A GoPride Interview

Miss Foozie

Miss Foozie interview with ChicagoPride.com

Thu. March 29, 2007  by Jason P. Freeman

Miss Foozie
photo credit // frank failing, male image photography
From a birthday party gag 10 years ago to radio, TV, film and her own line of limited edition post cards, Miss Foozie is Chicago’s response to New York’s Lady Bunny—but without the crass and sass. Named the city’s Goodwill Ambassador by fellow entertainer Circuit Mom and The Best Female Impersonator in the City by the Chicago Free Press for four straight years, Miss Foozie’s charm and finesse is admired by all her peers and loved by all her admirers. After a decade, Miss Foozie is her own institution. Original and loving, her affectionate form of entertainment infects with viral persistence, and no one wants the cure.

JF: How does Miss Foozie define herself after owning her persona for 10 years?

MF: Foozie is not your regular drag queen—people say that, and that’s fine—but I like the idea of dressing up for fun. I like being Fun-loving, caring and out-going. I love everyone for who they are, despite race, body or place in life. We’re all human beings. We’re all people. I don’t want to see others moving away from people because they look different then they do, or of whom he or she is. I want to see things as natural, true and honest. I don’t swear. I don’t believe in that. I like to feel and spread love: love of life and love of people. I get upset sometimes, but not really. Ultimately, I bring in love. I want to live and give people life. People don’t realize how anyone you can talk to can touch your life and make a difference. I want all who meet me to walk away feeling good about themselves, and hopefully make the world a better place.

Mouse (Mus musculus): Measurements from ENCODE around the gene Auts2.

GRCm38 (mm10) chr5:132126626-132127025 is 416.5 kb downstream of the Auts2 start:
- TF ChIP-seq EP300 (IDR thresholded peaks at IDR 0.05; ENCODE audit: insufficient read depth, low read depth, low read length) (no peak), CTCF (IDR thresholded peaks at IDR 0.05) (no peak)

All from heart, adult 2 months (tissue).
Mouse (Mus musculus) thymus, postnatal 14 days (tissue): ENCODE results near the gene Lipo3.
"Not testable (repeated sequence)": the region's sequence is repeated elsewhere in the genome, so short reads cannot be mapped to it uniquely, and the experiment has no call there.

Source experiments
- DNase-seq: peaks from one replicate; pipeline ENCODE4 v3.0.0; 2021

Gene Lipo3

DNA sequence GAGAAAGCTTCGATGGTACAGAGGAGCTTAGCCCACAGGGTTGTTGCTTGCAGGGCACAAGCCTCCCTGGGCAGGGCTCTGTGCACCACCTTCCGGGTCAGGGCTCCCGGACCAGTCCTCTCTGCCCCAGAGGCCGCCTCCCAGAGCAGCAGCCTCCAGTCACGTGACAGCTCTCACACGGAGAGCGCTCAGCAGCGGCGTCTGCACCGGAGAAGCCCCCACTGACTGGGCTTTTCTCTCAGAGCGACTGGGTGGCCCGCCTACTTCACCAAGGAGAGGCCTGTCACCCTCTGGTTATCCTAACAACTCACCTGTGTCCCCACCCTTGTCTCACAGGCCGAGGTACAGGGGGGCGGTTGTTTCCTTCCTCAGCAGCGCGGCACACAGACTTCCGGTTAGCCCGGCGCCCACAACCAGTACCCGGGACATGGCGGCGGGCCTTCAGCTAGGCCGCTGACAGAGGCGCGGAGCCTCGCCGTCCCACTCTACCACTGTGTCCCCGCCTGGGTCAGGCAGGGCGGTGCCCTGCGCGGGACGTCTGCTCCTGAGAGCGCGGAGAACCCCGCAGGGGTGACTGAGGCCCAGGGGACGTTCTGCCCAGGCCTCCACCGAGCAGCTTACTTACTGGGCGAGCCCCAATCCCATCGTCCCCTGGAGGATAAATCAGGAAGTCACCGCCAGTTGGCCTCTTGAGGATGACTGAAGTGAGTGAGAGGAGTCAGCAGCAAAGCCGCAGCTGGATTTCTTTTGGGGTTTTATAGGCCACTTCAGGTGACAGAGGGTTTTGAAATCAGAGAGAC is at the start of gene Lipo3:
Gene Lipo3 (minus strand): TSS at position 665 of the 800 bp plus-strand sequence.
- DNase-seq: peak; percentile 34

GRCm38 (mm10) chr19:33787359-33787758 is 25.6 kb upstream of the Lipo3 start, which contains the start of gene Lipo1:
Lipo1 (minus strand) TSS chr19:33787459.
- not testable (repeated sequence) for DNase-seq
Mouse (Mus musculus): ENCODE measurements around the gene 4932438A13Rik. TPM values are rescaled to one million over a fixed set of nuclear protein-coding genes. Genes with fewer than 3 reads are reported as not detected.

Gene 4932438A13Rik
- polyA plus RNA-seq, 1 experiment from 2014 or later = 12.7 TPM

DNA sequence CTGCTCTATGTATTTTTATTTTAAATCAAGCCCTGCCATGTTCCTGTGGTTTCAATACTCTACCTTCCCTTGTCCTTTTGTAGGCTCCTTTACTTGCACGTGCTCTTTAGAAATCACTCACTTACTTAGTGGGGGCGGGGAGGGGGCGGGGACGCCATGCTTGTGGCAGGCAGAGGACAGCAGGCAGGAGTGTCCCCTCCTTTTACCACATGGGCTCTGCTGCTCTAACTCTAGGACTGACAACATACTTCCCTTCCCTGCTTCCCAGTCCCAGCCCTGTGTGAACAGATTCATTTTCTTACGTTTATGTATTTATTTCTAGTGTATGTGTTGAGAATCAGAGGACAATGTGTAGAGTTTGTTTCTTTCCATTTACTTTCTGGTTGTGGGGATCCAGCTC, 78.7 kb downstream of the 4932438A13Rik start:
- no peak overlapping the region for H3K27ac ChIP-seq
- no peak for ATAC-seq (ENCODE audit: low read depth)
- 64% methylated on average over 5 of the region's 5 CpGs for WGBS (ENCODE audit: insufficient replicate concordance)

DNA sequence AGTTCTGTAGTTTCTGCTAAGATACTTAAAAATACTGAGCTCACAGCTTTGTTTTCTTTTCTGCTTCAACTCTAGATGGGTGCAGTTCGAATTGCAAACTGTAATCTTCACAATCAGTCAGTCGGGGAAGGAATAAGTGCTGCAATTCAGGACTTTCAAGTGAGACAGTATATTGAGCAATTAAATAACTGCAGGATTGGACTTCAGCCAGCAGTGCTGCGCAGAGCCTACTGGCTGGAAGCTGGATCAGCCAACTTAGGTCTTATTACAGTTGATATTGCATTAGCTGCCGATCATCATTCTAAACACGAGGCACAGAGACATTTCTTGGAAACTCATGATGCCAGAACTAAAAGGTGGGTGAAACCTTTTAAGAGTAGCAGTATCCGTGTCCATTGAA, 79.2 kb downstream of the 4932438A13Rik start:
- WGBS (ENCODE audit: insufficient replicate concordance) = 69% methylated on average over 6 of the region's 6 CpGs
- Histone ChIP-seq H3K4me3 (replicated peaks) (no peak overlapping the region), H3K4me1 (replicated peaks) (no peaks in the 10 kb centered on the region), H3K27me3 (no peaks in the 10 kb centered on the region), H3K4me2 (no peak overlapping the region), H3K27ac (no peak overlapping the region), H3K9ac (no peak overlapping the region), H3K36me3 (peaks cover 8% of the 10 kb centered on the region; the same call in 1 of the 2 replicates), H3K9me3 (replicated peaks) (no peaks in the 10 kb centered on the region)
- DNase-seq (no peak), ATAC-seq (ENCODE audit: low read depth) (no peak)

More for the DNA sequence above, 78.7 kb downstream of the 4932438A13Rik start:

JF: Has anyone been resistant or angry toward the Foozie love?

MF: I’ve met some really rude people. Not everyone likes the hugs that I am compelled to give whenever I meet someone. Sometimes, they push away and you have to respect that. I try not to get too much glitter on them. But when they come into a club that I’m hosting at, I want them to feel like they’re in my home, and welcome. But more often than not, they’ll come back and apologize for being resistant, and thank me for showing them a good time.

JF: Anyone in Chicago who hasn’t heard of you is either a big hermit or dead. What do you think of all the attention and notoriety you receive?

MF: I never thought this would happen to me. From just dressing up as a joke, to all the sudden becoming a character with so many people appreciating, supporting and giving me strength is like a dream.

JF: Everyone knows your favorite pet names for people are “pineapple” and “hot dog.” Where did you get these staple phrases?

MF: Those came from my Mom. She used to call to my brothers and sisters and say, “You ready hot dog?” and “Come on Pineapples!” I come from a very loving family. I’m the oldest of five, and I have 11 nieces and nephews. They’re all very happy for me. I get a lot of got support from them and a lot of love.

JF: So, what’s next Foozie? Where do you go from here?

MF: I’m looking to expand the character concept with new programs, live performances and original music and variety acts. I want to give 200 percent. My goal is to pursue the Foozie mentality full-time.

Miss Foozie celebrates her 10 year anniversary all week long, April 1-7, 2007. (Full Details)

Photo: Miss Foozie with Anthony

Interviewed by Jason P. Freeman


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